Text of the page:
Cape Parrots are largest of the Poicephalus family of parrots, native to Africa. They are a short-tailed species with distinctive, large beaks. Size-wise, they could be considered similar to the African Grey parrot, although they don’t resemble each other.
If you have a Cape parrot or are considering buying a cape, we encourage you to learn about their unique needs and check out some of the cage set-ups demonstrated below, which emphasize room to move and maximizing foraging opportunities.
Lola, Female Cape Parrot
Coco says, “My main concerns are safety, using mostly natural wood perches with a variety of diameters and textures, including one roosting perch that must be double-bolted for security, and keeping those food and water bowls clean. To suit Lola’s needs and play habits in particular, I also like to have a variety of toys including destructible, noisy, and foraging-type, and at least one swing. The last requirement for Lola because she is a crazy and destructive bird, but really because I am also very paranoid, is that there cannot be any non-stainless steel metal. All toys, food bowls, and even the bolt and wing nut on all perches have to be stainless steel.”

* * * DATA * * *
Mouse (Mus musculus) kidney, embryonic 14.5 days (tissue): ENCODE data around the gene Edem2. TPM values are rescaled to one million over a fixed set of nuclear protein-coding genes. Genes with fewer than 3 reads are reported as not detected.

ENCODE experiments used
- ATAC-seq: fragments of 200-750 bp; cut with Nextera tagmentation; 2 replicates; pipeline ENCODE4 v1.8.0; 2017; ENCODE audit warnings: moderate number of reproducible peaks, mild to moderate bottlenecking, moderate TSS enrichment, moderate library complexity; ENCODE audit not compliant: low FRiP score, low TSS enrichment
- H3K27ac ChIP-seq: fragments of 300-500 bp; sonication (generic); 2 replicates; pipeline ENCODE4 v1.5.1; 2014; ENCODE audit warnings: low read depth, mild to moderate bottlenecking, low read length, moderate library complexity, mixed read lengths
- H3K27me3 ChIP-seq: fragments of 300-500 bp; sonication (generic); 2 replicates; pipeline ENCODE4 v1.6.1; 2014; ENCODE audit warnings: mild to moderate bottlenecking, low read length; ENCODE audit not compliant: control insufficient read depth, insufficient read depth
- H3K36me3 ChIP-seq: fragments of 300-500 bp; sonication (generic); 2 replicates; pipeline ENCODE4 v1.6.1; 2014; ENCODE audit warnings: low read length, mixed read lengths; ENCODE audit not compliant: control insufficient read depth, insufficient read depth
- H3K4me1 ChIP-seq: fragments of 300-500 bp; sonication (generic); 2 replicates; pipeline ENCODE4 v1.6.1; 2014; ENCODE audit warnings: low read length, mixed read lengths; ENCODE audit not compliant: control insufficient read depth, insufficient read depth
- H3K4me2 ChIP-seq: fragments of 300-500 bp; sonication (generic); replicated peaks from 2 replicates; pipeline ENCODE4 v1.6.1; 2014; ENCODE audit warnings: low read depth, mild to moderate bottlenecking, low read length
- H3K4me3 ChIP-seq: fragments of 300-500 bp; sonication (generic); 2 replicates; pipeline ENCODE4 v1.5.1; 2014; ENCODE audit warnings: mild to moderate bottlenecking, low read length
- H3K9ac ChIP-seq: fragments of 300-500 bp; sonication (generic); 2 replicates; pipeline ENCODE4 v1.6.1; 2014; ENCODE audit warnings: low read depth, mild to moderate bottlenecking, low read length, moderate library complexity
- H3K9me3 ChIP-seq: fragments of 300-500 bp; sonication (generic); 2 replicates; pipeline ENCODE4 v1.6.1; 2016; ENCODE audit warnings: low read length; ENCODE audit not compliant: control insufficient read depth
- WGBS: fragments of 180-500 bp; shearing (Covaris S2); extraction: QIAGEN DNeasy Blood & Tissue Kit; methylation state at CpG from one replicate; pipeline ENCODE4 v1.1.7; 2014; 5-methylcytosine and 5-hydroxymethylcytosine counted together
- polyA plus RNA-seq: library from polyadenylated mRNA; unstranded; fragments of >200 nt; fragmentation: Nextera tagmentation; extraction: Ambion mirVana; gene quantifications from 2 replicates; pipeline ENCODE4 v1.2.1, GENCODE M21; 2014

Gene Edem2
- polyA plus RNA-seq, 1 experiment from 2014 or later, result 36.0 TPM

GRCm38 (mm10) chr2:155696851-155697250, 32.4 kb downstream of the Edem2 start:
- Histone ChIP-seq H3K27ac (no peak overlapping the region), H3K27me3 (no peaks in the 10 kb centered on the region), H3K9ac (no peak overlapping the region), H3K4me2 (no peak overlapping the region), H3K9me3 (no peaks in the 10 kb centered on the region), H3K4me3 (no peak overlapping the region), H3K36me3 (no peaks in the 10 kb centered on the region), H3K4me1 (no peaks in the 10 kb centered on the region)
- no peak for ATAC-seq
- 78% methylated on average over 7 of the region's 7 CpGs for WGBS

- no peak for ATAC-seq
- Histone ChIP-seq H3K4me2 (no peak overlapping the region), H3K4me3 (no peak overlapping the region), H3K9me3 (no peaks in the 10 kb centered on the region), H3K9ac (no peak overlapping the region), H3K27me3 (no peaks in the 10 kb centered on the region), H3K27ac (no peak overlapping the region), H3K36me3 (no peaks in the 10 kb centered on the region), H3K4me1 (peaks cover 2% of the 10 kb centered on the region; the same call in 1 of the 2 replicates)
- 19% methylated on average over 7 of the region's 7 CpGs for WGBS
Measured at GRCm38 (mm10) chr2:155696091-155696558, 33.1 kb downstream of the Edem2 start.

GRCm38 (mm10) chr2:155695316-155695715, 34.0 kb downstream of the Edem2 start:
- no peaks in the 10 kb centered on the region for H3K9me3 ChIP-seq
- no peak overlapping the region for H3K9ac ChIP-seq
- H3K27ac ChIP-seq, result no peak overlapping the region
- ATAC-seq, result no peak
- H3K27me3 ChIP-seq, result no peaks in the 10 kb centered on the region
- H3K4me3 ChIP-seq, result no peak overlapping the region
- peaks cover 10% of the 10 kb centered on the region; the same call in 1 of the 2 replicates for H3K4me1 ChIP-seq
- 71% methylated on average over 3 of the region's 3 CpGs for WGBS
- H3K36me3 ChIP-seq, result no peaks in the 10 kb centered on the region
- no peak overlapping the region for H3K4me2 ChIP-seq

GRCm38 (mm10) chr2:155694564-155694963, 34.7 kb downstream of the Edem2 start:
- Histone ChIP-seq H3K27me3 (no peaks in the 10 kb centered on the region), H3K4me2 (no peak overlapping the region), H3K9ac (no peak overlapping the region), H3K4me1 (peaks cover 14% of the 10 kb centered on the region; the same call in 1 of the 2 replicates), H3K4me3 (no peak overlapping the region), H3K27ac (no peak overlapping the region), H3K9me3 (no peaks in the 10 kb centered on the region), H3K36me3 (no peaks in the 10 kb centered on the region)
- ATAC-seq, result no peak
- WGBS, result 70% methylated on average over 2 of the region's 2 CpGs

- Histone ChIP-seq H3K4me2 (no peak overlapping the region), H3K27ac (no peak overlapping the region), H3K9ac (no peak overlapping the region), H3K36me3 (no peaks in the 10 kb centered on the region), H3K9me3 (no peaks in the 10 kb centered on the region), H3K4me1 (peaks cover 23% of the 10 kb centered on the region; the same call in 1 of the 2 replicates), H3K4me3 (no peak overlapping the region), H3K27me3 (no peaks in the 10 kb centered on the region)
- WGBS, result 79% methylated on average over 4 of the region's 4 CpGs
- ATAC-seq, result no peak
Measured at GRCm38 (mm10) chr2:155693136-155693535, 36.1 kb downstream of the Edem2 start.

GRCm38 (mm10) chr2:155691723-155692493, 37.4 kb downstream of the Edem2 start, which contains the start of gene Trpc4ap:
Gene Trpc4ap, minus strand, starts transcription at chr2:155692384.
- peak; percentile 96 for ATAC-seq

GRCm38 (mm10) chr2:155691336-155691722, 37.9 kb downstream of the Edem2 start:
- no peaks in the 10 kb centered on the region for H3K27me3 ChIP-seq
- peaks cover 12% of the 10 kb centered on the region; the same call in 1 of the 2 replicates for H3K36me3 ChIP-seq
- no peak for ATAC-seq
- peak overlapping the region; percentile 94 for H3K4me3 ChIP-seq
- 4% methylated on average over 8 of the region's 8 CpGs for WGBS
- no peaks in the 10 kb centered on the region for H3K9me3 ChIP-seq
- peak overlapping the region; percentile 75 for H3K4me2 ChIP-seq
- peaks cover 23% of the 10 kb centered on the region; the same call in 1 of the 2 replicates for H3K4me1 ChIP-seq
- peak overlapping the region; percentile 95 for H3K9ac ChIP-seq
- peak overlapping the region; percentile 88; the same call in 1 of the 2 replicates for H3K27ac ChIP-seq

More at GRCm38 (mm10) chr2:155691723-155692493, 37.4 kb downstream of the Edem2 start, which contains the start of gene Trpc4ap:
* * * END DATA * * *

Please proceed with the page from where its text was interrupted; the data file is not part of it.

Coco changes Lola’s cage configuration out often, putting an emphasis on various foraging stations and a wide variety of toys.
One of the challenges with arranging Lola’s cage is that her droppings are very large, so it’s important to layer perches, toys, and food bowls so that they aren’t stacked over each other in a way that causes them to get soiled easily.
Because Coco values foraging, she writes that most of Lola’s toys double as foraging toys; she stuffs treats in a variety of toys and makes Lola explore for her treats, and also offers lots of chewable woods and shredding toys. “In this way, I hope to keep her entertained, adept, enriched, and busy!” says Coco.
For perches, this Cape Parrot’s cage features a double-bolted ribbonwood perch, which Lola likes to roost on because it’s extra sturdy. She has a ribbonwood perch underneath it, as well, which is easier to clean than other woods, as well as a stainless steel bell toy. Towards the back there’s a water bowl and her stainless steel side-mounted bucket full of foot toys, and a cotton rope perch that goes up to the ceiling. Other perches include a bamboo pedicure perch, an ocotillo perch, and a curvy sandblasted manzanita corner perch. In the door, there’s the skywalk platform perch as well. Lola also loves her super soft and snuggly ring swing.
As you can see, Coco pays close attention to Lola’s comfort and safety and makes smart decisions about offering lots of perches and enrichment activities that ensure Lola loves her cage!
Looking for More Cage Examples?
Looking for other cage setup examples? Check out these related posts:
- African Grey Cage Setups
- Budgie/Parakeet Cage Setups
- Finch Cage Setup Ideas
- Cockatoo Cage Setup Examples
- Pionus Cage Setup Ideas
- Conure Cage Examples
Photos and information used with permission. Check out Coco’s Flock, a fantastic blog with a ton of great research on parrot cages, nutrition and more.